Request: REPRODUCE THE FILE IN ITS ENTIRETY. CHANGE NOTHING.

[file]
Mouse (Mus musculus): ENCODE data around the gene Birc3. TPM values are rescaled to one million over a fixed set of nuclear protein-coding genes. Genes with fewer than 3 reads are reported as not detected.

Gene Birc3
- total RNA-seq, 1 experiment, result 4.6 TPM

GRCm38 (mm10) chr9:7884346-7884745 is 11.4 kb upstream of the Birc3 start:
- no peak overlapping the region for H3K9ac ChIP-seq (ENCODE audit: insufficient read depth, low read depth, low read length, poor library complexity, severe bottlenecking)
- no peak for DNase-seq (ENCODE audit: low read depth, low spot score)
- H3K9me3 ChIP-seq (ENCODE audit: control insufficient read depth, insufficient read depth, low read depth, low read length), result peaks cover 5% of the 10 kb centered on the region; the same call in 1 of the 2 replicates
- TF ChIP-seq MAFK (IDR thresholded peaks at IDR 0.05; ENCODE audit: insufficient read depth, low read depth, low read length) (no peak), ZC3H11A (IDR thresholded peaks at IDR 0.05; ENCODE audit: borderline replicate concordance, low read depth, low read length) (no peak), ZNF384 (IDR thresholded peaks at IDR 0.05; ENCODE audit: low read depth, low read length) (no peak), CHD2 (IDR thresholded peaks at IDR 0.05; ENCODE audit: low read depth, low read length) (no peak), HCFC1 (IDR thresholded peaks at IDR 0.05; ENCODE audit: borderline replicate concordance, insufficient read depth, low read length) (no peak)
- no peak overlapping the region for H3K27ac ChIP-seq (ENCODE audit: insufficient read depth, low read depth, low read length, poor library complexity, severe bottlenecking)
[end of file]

Mouse (Mus musculus): ENCODE data around the gene Birc3. TPM values are rescaled to one million over a fixed set of nuclear protein-coding genes. Genes with fewer than 3 reads are reported as not detected.

Gene Birc3
- total RNA-seq, 1 experiment, result 4.6 TPM

GRCm38 (mm10) chr9:7884346-7884745 is 11.4 kb upstream of the Birc3 start:
- no peak overlapping the region for H3K9ac ChIP-seq (ENCODE audit: insufficient read depth, low read depth, low read length, poor library complexity, severe bottlenecking)
- no peak for DNase-seq (ENCODE audit: low read depth, low spot score)
- H3K9me3 ChIP-seq (ENCODE audit: control insufficient read depth, insufficient read depth, low read depth, low read length), result peaks cover 5% of the 10 kb centered on the region; the same call in 1 of the 2 replicates
- TF ChIP-seq MAFK (IDR thresholded peaks at IDR 0.05; ENCODE audit: insufficient read depth, low read depth, low read length) (no peak), ZC3H11A (IDR thresholded peaks at IDR 0.05; ENCODE audit: borderline replicate concordance, low read depth, low read length) (no peak), ZNF384 (IDR thresholded peaks at IDR 0.05; ENCODE audit: low read depth, low read length) (no peak), CHD2 (IDR thresholded peaks at IDR 0.05; ENCODE audit: low read depth, low read length) (no peak), HCFC1 (IDR thresholded peaks at IDR 0.05; ENCODE audit: borderline replicate concordance, insufficient read depth, low read length) (no peak)
- no peak overlapping the region for H3K27ac ChIP-seq (ENCODE audit: insufficient read depth, low read depth, low read length, poor library complexity, severe bottlenecking)